• Revenue Cycle Management
  • COVID-19
  • Reimbursement
  • Diabetes Awareness Month
  • Risk Management
  • Patient Retention
  • Staffing
  • Medical Economics® 100th Anniversary
  • Coding and documentation
  • Business of Endocrinology
  • Telehealth
  • Physicians Financial News
  • Cybersecurity
  • Cardiovascular Clinical Consult
  • Locum Tenens, brought to you by LocumLife®
  • Weight Management
  • Business of Women's Health
  • Practice Efficiency
  • Finance and Wealth
  • EHRs
  • Remote Patient Monitoring
  • Sponsored Webinars
  • Medical Technology
  • Billing and collections
  • Acute Pain Management
  • Exclusive Content
  • Value-based Care
  • Business of Pediatrics
  • Concierge Medicine 2.0 by Castle Connolly Private Health Partners
  • Practice Growth
  • Concierge Medicine
  • Business of Cardiology
  • Implementing the Topcon Ocular Telehealth Platform
  • Malpractice
  • Influenza
  • Sexual Health
  • Chronic Conditions
  • Technology
  • Legal and Policy
  • Money
  • Opinion
  • Vaccines
  • Practice Management
  • Patient Relations
  • Careers

Medical student loan forgiveness: Programs exist to wipe away debt


Many physicians have medical student loans of $180,000 or more, and are interested in finding ways to eliminate this debt through forgiveness. Here's what you need to know.


Many physicians have medical student loans of $180,000 or more, and are interested in finding ways to eliminate this debt through forgiveness. During the last decade, and especially since 2009, the changes to the student loan environment have been staggering.

With the new federal loan repayment programs of Income-Based Repayment (IBR) in 2009, the Pay As You Earn (PAYE) repayment in 2013, and Public Service Loan Forgiveness (PSLF), many physicians are on a trajectory to have a significant amount-and potentially all- of their student loans forgiven. 

The PSLF program was designed to forgive loans that were consolidated through the federal Direct Loans program if the borrower achieved 120 qualifying payments while working at public service jobs such as 501(c)(3) organizations.  In order for payments to be “qualified,” a physician must be enrolled in a qualifying repayment plan, and working at a qualifying public service organization. Only payments made after October 1, 2007, qualify.

The IBR program was designed to provide a lower monthly payment for people with high debt and low income. In order to qualify a doctor must have a “partial financial hardship”.

The criteria used to determine an individual’s monthly payment are whether one’s income is more than 150% of the poverty level, the number of dependents one claims, and the amount of loans one has. The monthly amount that is paid will vary by year based on the income documentation submitted. However, the maximum repayment amount would be the equivalent of a 10-year level of consolidation repayment.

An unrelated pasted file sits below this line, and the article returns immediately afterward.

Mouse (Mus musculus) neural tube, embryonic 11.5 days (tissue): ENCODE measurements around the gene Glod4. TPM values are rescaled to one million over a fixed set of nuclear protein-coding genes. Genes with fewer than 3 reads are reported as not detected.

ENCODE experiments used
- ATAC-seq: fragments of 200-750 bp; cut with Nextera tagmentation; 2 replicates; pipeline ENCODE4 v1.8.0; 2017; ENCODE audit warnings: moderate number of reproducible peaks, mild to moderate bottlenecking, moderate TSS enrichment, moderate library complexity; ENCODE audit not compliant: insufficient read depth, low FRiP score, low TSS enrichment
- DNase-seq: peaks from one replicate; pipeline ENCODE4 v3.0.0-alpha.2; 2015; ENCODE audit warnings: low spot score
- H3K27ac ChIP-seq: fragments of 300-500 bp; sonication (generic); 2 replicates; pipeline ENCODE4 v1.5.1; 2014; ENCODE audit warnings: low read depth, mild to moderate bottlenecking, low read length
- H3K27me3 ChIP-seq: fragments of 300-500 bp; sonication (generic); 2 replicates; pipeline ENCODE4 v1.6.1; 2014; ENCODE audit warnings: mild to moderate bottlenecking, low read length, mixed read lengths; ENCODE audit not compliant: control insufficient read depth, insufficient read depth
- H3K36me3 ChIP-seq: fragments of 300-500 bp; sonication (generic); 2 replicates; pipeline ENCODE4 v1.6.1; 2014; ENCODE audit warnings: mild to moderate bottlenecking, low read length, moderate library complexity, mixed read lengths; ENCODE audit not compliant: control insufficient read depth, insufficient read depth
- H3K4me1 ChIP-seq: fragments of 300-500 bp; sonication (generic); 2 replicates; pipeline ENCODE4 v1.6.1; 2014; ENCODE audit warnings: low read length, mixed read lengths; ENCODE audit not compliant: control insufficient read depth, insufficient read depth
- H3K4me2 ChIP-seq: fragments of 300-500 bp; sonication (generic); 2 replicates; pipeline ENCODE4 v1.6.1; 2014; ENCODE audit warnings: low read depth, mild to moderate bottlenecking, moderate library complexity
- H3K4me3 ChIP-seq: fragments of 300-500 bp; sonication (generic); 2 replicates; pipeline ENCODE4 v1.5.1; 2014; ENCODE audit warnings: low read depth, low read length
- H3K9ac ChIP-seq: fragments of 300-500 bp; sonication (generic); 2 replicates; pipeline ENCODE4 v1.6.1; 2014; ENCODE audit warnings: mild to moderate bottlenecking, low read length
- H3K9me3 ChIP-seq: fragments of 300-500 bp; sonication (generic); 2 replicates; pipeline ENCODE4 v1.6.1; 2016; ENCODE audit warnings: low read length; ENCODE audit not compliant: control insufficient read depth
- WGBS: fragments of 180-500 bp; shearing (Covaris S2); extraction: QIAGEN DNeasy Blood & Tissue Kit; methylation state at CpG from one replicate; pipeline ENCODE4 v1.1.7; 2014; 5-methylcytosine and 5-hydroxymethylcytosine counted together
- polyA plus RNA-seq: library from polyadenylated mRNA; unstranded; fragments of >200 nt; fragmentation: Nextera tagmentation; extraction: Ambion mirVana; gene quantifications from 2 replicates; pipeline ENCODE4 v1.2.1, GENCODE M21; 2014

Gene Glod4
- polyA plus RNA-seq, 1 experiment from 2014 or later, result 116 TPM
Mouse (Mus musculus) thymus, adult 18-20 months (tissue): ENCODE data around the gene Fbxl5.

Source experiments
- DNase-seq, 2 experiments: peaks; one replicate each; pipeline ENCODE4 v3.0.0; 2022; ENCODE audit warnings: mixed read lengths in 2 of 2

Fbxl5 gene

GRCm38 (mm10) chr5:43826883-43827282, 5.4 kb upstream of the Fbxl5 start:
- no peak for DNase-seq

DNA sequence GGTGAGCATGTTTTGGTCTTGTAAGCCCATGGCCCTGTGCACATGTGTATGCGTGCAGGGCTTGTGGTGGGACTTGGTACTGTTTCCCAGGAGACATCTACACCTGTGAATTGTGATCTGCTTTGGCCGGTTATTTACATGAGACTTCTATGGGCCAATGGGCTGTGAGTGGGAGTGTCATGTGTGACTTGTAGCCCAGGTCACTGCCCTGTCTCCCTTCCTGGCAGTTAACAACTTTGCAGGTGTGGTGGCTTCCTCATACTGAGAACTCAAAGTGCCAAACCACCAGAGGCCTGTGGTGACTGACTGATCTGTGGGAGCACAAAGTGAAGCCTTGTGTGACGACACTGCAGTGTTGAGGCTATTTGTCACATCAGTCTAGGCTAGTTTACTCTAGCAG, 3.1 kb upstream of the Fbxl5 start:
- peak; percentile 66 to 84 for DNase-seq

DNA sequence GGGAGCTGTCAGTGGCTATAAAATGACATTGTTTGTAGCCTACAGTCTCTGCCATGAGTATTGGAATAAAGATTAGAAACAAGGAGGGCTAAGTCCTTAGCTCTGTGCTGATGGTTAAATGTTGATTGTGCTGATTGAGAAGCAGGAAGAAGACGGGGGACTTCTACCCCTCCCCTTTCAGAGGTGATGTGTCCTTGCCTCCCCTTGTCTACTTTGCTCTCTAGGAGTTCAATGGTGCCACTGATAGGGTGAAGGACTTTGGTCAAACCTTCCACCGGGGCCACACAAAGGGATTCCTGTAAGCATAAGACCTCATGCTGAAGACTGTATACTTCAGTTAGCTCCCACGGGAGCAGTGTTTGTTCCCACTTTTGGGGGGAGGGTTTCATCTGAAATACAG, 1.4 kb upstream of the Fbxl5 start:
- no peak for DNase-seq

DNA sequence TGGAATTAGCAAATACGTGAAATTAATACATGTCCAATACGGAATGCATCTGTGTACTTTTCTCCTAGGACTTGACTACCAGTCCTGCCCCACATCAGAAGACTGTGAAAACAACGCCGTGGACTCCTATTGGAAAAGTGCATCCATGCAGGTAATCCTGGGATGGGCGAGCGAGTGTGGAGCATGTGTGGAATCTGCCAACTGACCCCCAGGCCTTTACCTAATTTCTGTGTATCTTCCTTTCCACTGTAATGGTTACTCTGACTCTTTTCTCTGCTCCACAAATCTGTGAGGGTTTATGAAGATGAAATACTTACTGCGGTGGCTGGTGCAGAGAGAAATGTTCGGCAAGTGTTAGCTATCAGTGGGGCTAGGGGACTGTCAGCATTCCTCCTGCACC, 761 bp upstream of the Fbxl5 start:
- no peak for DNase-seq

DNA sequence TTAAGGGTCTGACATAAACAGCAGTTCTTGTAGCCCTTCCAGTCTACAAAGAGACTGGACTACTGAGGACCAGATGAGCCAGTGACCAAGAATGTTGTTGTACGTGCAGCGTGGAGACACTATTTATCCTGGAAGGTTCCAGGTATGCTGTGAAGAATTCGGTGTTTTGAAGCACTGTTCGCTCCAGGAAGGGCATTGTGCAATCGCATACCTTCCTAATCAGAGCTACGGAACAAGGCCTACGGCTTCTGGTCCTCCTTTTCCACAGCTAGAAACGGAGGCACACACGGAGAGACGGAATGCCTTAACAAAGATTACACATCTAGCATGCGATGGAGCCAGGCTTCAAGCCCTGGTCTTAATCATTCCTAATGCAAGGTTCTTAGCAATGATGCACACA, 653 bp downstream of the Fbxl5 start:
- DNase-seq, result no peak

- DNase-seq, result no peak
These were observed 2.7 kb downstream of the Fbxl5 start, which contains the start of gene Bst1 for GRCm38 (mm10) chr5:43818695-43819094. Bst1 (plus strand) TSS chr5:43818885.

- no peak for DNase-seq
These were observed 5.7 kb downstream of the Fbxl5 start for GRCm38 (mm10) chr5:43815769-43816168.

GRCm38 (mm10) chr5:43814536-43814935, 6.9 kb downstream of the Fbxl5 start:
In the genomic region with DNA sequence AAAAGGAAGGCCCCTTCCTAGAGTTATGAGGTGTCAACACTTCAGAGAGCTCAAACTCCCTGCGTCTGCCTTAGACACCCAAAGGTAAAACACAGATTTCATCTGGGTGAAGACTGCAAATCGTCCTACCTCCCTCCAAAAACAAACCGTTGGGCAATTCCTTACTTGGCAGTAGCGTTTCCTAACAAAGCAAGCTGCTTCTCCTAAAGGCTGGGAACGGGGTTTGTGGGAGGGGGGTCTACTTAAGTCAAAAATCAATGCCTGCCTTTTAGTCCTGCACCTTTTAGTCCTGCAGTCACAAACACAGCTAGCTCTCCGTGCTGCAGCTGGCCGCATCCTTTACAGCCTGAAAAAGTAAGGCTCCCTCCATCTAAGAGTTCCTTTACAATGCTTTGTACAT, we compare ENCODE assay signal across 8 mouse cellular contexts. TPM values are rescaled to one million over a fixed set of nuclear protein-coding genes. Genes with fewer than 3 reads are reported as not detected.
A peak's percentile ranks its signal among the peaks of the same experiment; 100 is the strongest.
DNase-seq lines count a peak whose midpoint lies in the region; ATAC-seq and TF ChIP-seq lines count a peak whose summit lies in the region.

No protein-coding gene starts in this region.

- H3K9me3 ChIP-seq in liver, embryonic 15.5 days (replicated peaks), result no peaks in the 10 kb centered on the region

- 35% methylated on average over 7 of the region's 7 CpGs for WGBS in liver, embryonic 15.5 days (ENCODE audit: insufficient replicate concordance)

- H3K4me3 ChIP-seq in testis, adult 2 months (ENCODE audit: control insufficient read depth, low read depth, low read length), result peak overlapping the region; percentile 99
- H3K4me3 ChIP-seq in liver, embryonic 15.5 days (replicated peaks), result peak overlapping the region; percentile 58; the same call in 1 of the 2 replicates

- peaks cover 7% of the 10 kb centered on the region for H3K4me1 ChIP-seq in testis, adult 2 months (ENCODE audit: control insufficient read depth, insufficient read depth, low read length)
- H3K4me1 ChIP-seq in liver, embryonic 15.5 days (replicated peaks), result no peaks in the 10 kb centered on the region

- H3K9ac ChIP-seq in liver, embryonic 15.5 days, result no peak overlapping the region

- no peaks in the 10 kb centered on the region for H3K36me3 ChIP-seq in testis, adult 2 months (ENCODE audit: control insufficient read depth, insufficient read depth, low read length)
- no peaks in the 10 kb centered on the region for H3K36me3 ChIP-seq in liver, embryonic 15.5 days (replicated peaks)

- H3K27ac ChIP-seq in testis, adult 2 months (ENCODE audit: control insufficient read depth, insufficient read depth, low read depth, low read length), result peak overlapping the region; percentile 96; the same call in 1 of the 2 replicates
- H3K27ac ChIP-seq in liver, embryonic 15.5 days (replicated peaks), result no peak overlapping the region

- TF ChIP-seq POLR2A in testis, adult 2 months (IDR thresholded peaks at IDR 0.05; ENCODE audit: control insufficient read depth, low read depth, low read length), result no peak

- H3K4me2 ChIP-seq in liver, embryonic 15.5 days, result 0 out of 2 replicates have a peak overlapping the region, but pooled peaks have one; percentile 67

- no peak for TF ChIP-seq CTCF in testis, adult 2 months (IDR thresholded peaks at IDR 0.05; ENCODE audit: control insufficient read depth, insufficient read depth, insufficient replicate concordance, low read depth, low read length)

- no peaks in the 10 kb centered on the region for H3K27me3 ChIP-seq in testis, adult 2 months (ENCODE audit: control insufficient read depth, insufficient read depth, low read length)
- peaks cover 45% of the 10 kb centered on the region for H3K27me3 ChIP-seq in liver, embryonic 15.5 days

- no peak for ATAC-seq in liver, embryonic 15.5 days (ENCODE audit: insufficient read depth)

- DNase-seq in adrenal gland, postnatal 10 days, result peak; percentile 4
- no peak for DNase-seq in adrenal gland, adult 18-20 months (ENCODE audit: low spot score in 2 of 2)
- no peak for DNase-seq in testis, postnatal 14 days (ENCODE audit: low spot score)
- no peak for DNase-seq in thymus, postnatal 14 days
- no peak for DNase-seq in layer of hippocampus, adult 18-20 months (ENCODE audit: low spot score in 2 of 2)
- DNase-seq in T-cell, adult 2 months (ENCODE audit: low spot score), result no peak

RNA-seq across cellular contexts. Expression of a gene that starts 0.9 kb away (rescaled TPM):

Physicians can achieve loan forgiveness through the PSLF program after 10 years of working at a qualifying public service organization or 25-year loan forgiveness if working at a for profit organization.

There are a few differences between PAYE and IBR. They are: The loan forgiveness provided to for-profit employees is reduced to 20 years, and one must be a new borrower as of October 2007 and must have received funds of a Direct Loan on or after October 2011.

These programs can be helpful for physicians faced with a long period of training, large federal loans, and who are confident they will be taking a job at a qualifying public service organization out of training.

The key to maximizing these programs is paying as little on these loans for as long as possible. This can work nicely for a physician in training since the salary during training is minimal compared to post-training.

 If a physician has eight years of training, he or she is able to qualify 96 of the 120 payments before his or her income increases significantly. Once income has increased, the repayment schedule will increase as well. However, it will be “capped” at the equivalent of a 10-year-level repayment note.

Since there will still be significant amounts of interest still paid on this note, this individual would be slated for more than 80% of loans forgiven by the federal government.


Craig Molldrem, is a certified financial planner with North Star Consultants of Texas, in the Lonestar Medical Division. Send your financial questions to medec@advanstar.com.

Financial Advisors do not provide tax or legal advice and this should not be considered as such. Please consult a tax or legal professional for advice regarding your specific tax or legal situation. North Star Consultants, Inc.-Insurance Products and Services. CRI Securities, LLC-Securities and Investments. Securian Financial Services, Inc.-Variable Products and Securities. Securities and investment advisory services offered through CRI Securities, LLC and Securian Financial Services, Inc., Members FINRA/SIPC. CRI Securities, LLC is affiliated with Securian Financial Services, Inc., North Star Consultants, Inc., North Star Consultants Texas, Inc., and North Star Resource Group. North Star Consultants, Inc., North Star Consultants Texas, Inc., and North Star Resource Group are not affiliated with Securian Financial Services, Inc., they are independently owned and operated. North Star Consultants, Inc. doing business as North Star Resource Group in the state of PA and as North Star Consultants Texas, Inc. in the state of TX.

Recent Videos
Scott Dewey: ©PayrHealth